Born in Berlin in 1921, trained as an architect in London, Adam’s hand has influenced film style through movies such as Chitty Chitty Bang Bang, The Ipcress File, Goldfinger, Dr. Strangelove, and countless others.  But his greatest, or at least his most costly, achievement was the volcano redoubt in the 5th offering of the Bond series:  You Only Live Twice.

From Fleming’s Pen to Pinewood

In the movie version, James Bond infiltrates evil villain Blofeld’s secret hideaway located inside of a hollowed-out volcano in Japan.  Complete with a sliding door on top.

You Only Live Twice Cover

Published in 1964, Ian Fleming’s novel had nothing of the sort.  It wasn’t a volcano, and it wasn’t Blofeld’s.  It was a castle that belonged to a Doctor Shatterhand.  In the novel, Bond views the castle:

…the soaring black-and-gold pile reared monstrously over him, and the diminishing curved roofs of the storeys were like vast bat-wings against the stars.

Clearly, Adam and film director Lewis Gilbert had to come up with something that would better appeal to late-Sixties sensibilities.  Something bigger.  Something more contemporary.

You Only Live Twice Volcano

The Volcano Rises

Even though exterior shots show a real volcano, Pinewood Studios, about 20 miles from London, became the location for building the interiors of Blofeld’s volcano.  Cost was projected at $1 million.

The volcano could be seen from miles around the Pinewood studios.  It rose 120 feet and consisted of a movable helicopter platform, a working monorail system, a rocket launching complete with a full-scale rocket.

It is estimated that 700 tons of structural steel and 200 miles of tubular steel were used.  But it wasn’t a permanent structure.  They also used a quarter million square yards of canvas and 200 tons of plaster.

You Only Live Twice Volcano

The Volcano’s Legacy

The volcano set wasn’t by any means the first grandiose Bond set.  The Ft. Knox set in Goldfinger rivalled it–but it was certainly the biggest.  It opened the way for an era of large-volume sets such as Adam’s supertanker set in The Spy Who Loved Me.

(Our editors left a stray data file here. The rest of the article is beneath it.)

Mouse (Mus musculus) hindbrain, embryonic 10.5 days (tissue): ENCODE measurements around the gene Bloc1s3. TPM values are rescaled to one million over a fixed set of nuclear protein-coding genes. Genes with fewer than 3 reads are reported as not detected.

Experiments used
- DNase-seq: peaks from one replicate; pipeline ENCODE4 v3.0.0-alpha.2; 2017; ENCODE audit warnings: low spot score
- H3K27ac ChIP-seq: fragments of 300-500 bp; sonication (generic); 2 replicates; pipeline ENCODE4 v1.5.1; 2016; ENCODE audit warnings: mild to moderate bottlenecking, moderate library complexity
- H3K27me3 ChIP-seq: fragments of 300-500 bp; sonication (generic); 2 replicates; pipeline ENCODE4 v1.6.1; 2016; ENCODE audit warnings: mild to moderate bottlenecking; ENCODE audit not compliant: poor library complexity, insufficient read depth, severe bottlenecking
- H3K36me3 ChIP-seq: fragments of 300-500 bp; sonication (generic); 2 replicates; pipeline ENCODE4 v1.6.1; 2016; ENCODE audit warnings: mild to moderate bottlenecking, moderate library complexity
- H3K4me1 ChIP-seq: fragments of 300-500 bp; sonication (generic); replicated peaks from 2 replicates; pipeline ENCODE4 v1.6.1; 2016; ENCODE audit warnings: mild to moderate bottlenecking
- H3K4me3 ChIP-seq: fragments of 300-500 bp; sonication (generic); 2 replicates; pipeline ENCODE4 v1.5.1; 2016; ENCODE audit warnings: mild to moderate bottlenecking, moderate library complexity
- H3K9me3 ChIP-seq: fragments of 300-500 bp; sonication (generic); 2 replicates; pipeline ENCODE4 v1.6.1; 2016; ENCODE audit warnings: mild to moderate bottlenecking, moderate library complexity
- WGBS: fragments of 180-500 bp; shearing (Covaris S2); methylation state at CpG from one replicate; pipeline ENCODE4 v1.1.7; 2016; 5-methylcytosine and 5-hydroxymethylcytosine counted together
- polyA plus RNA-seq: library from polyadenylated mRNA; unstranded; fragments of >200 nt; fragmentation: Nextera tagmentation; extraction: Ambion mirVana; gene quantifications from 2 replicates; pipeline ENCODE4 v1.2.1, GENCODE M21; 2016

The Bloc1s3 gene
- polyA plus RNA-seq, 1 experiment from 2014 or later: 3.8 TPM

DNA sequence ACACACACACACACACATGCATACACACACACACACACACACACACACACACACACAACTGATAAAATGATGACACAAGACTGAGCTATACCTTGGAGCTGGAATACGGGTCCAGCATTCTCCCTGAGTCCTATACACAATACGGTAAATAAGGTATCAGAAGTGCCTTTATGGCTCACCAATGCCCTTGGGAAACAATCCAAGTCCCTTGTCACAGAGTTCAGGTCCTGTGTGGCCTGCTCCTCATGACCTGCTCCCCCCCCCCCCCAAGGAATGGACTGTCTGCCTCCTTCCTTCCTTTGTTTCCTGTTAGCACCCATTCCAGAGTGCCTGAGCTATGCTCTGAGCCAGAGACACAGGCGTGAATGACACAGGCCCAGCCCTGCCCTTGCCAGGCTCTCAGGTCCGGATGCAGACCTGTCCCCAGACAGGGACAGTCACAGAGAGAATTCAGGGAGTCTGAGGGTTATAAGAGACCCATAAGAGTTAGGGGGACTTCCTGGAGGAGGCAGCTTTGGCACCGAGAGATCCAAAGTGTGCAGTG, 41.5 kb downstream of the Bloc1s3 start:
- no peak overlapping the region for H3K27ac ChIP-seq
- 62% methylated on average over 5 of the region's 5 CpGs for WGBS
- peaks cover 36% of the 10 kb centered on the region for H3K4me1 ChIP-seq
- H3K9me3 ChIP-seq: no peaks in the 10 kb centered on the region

Short Video…

See a short video about the volcano hideout from You Only Live Twice.

Fake White House in Maryland

In an April 5, 1982 TIME magazine article, it was mentioned that a fake White House and Blair House (the little auxiliary house across Pennsylvania Avenue from the White House) were going to be built in Beltsville, Maryland:

Thomas Jefferson, the architect President, designed parts of the White House. Now with Ronald Reagan, the thespian President, there are plans to build a movie-set White House in the Maryland suburbs. The Secret Service plans to put up the mock White House (and a false-front Blair House, the nearby VIP guest quarters) so that its burgeoning presidential security force can properly learn the particulars of the presidential mansion. With 3,000 recruits being trained this year, maneuvers are difficult to conduct around 1600 Pennsylvania Avenue. Explains Special Agent Mary Ann Gordon: “It’s better if you know the lay of the land.”

The new project at the Secret Service’s training center in Beltsville, Md., may not be finished for years. Nor will a full-scale chimera come cheap. The Hollywood White House is budgeted at $381,000—just about as much as it cost to build the original 182 years ago.

Pulling up a map on Microsoft’s Bing search engine, I find this Secret Service training area–it’s very clear.  But the White House part of it is not clear.  I have to guess that the photograph at the top is of the White House, due to the general shape of the building and the circular driveway.  If so, that’s a pretty unconvincing White House.

Secret Service Training Facility, Beltsville, Maryland